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Tennis star Peng Shuai says her accusation against former Chinese party leader was a ‘huge misunderstanding’

Chinese tennis star Peng Shuai says there has been a “huge misunderstanding” over a post in which she made a sexual assault accusation against a former Chinese party leader.

In her first interview with a Western media outlet, she again denied accusing anyone of sexual assault.

After the post last year was removed, she wasn’t seen in public for a few weeks, sparking alarm for her welfare.




L’Equipe, who spoke to her, had to submit questions in advance.

Many have continued to express fears that Ms Peng may be censored by state authorities.

But in the L’Equipe interview conducted on Sunday at the Winter Olympics, Ms Peng said she was living a normal life. Chinese state officials have said the same thing.



She expressed thanks for the concern directed towards her but said: “I would like to know: why such concern?… I never said anyone sexually assaulted me”.

On 2 November, Ms Peng had published a 1,600-word essay on Chinese social platform Weibo where she accused former Chinese Vice-Premier Zhang Gaoli of forcing her to have sex with him.

The post was shared widely on Chinese social media before it was removed less than an hour after publication.

The WTA has led calls for the allegations in the statement to be investigated.

But Ms Peng in recent months has denied making an accusation of sexual assault at all. She first said this to a Chinese-language Singaporean newspaper in December.

In the latest interview, she repeated the denial. “This post has given rise to a huge misunderstanding from the outside world. I hope that the meaning of this post will no longer be twisted. And I also hope that we don’t add more hype to this,” she said.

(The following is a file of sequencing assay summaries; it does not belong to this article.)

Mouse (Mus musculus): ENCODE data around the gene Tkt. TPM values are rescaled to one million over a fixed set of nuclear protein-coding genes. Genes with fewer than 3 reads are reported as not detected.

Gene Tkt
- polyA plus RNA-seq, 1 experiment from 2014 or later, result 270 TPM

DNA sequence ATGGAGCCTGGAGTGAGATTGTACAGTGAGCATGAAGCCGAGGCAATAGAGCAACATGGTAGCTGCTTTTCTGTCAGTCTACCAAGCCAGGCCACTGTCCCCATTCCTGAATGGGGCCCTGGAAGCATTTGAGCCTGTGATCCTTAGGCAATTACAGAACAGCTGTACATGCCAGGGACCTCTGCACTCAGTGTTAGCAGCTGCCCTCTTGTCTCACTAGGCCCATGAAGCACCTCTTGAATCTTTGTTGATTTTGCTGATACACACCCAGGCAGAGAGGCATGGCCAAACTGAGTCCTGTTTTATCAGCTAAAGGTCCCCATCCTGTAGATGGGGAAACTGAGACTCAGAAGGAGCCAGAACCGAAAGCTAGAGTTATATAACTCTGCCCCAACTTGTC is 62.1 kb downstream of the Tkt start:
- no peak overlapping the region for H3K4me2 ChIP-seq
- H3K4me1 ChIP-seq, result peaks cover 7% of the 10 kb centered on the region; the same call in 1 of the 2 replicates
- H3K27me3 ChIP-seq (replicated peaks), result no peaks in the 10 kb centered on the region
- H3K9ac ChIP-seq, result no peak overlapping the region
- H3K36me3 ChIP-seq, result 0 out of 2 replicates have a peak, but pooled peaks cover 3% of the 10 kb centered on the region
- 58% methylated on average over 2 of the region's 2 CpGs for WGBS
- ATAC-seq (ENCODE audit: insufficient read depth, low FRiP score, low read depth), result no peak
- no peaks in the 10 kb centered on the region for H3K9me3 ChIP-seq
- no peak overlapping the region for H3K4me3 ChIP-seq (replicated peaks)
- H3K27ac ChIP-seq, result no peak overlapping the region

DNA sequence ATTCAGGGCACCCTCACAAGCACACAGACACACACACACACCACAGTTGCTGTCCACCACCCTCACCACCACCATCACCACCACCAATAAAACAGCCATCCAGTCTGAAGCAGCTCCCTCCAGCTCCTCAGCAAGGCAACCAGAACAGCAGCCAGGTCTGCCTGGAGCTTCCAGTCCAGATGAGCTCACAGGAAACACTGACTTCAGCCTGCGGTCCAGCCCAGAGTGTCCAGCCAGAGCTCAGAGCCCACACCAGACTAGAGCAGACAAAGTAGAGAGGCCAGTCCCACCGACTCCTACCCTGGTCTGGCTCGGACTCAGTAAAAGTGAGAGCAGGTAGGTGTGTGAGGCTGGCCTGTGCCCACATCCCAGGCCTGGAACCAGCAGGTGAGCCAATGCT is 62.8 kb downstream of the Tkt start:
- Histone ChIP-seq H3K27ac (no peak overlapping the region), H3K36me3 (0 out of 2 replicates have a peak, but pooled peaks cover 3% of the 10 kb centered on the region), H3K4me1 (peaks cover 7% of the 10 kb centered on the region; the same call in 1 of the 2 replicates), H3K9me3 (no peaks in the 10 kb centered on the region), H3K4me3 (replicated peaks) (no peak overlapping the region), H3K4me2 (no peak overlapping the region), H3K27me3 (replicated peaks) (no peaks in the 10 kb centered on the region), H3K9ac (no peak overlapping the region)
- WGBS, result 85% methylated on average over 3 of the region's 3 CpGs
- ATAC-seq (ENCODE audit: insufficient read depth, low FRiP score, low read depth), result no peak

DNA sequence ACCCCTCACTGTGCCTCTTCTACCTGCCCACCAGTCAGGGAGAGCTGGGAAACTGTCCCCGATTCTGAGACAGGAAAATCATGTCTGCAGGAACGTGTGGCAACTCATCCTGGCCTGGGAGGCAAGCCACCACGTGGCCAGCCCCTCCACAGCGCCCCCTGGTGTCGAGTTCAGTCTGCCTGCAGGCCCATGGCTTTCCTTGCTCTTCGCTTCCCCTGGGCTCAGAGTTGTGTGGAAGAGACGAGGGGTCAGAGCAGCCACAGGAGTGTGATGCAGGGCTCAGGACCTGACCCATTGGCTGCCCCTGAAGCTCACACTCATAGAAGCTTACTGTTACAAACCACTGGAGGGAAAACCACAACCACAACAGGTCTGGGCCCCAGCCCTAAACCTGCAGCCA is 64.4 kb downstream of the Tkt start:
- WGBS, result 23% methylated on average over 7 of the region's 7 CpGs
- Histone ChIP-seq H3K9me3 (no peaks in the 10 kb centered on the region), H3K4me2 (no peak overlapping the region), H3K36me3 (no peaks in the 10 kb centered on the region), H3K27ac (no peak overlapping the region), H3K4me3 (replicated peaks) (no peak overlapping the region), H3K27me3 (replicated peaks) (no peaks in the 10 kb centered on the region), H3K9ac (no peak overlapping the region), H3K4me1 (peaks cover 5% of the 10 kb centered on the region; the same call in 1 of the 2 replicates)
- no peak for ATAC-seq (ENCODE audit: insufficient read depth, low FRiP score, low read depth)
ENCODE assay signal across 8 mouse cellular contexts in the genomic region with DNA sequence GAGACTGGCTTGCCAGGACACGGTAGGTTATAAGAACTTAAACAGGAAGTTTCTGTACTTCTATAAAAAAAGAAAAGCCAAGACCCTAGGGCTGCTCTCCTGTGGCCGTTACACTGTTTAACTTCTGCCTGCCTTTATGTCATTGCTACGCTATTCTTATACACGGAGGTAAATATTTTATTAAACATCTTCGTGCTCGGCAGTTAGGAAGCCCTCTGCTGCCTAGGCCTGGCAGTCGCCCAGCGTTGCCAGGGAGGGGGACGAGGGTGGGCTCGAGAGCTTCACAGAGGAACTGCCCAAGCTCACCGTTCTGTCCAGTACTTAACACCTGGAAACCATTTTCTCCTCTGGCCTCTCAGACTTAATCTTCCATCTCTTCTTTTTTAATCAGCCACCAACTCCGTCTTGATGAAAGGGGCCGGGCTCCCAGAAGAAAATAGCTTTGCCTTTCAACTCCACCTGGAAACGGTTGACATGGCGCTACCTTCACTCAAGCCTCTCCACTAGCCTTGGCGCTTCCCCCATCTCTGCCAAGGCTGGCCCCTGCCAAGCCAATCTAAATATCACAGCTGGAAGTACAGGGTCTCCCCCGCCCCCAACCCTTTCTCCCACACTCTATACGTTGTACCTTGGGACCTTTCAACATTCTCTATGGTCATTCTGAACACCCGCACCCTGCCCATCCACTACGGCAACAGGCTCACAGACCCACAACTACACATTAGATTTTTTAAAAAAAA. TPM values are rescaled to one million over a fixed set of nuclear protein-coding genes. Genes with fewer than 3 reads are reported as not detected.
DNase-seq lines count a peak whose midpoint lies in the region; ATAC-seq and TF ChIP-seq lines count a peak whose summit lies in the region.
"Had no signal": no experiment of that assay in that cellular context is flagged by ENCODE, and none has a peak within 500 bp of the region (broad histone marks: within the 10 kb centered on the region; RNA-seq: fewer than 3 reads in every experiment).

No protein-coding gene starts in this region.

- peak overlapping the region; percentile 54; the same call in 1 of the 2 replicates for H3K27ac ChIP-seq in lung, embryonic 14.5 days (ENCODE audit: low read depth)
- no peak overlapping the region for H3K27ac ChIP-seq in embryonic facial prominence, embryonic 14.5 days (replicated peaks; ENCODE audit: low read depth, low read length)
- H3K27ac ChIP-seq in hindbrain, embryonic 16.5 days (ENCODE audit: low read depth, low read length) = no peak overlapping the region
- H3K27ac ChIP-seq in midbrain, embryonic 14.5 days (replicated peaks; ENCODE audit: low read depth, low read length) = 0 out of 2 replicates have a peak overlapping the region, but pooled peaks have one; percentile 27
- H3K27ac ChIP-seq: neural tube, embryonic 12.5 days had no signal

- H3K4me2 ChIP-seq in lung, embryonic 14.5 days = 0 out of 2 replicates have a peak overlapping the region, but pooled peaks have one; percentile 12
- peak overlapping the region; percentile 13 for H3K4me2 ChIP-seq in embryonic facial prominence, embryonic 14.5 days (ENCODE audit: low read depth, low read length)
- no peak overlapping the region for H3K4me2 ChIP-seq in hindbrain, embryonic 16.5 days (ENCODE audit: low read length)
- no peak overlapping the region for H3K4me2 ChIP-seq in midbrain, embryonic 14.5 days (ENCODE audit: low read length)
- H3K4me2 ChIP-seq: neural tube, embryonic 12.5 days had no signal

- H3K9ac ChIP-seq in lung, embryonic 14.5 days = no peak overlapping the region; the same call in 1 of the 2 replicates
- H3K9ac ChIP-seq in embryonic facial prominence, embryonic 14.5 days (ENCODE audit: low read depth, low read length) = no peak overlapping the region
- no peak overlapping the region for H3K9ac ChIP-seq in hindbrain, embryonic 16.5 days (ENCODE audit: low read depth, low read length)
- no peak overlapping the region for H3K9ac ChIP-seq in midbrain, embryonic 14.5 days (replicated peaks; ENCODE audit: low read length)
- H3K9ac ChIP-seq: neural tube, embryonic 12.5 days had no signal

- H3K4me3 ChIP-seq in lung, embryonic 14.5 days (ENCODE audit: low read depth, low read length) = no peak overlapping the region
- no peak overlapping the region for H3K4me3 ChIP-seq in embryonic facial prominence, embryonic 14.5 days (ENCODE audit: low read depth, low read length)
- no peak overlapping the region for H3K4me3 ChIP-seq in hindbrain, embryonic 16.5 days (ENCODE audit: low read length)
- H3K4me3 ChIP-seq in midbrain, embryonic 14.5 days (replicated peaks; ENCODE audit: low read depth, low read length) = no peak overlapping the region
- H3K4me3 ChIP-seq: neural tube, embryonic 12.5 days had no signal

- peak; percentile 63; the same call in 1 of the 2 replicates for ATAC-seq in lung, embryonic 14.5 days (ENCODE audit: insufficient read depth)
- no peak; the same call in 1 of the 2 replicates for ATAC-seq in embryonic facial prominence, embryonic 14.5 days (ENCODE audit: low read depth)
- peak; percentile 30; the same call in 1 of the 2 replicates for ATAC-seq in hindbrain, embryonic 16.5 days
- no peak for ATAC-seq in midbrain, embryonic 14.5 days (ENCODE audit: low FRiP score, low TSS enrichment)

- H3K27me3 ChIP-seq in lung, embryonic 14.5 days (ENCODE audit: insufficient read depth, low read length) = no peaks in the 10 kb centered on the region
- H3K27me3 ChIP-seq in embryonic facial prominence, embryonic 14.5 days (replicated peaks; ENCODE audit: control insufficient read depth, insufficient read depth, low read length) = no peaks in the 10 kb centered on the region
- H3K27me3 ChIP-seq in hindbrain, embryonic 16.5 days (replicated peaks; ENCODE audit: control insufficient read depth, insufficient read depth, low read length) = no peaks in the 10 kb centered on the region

She also added that she had deleted the post herself because she “wanted to”. She also did not elaborate on how the post had been misunderstood.

This latest interview was granted to the French newspaper following permission from the Chinese Olympic Committee, whose representative also sat in on the hotel room meeting. The paper had to submit questions prior to the interview but said it was able to ask more on the day.




During the interview, the 36-year-old also indicated that she was unlikely to return to the professional tennis circuit.

“Considering my age, my multiple surgeries and the pandemic that forced me to stop for so long, I believe it will be very difficult to regain my physical level,” she told L’Equipe.

The IOC on Monday also reported that the Chinese athlete had had dinner with president Thomas Bach in Beijing on Saturday, a follow-up meeting for the pair.

Mr Bach had been one of the first authorities to vouch for Peng’s welfare after he held a video call with her during the period of concern about her treatment by state authorities.

The IOC has been criticised by some rights groups for failing to address China’s human rights record in the lead up to and amid the Winter Games.